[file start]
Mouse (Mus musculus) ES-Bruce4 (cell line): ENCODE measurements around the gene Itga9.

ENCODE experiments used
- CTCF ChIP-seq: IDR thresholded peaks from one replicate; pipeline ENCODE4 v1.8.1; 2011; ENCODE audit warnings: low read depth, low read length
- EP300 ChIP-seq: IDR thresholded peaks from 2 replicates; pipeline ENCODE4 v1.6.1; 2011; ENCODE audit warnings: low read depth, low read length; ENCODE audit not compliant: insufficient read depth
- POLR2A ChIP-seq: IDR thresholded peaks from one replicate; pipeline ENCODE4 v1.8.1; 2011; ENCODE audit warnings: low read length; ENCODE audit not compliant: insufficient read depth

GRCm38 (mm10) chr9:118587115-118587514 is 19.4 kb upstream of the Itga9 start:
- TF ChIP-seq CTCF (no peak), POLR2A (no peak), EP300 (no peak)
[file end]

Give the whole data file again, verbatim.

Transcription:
Mouse (Mus musculus) ES-Bruce4 (cell line): ENCODE measurements around the gene Itga9.

ENCODE experiments used
- CTCF ChIP-seq: IDR thresholded peaks from one replicate; pipeline ENCODE4 v1.8.1; 2011; ENCODE audit warnings: low read depth, low read length
- EP300 ChIP-seq: IDR thresholded peaks from 2 replicates; pipeline ENCODE4 v1.6.1; 2011; ENCODE audit warnings: low read depth, low read length; ENCODE audit not compliant: insufficient read depth
- POLR2A ChIP-seq: IDR thresholded peaks from one replicate; pipeline ENCODE4 v1.8.1; 2011; ENCODE audit warnings: low read length; ENCODE audit not compliant: insufficient read depth

GRCm38 (mm10) chr9:118587115-118587514 is 19.4 kb upstream of the Itga9 start:
- TF ChIP-seq CTCF (no peak), POLR2A (no peak), EP300 (no peak)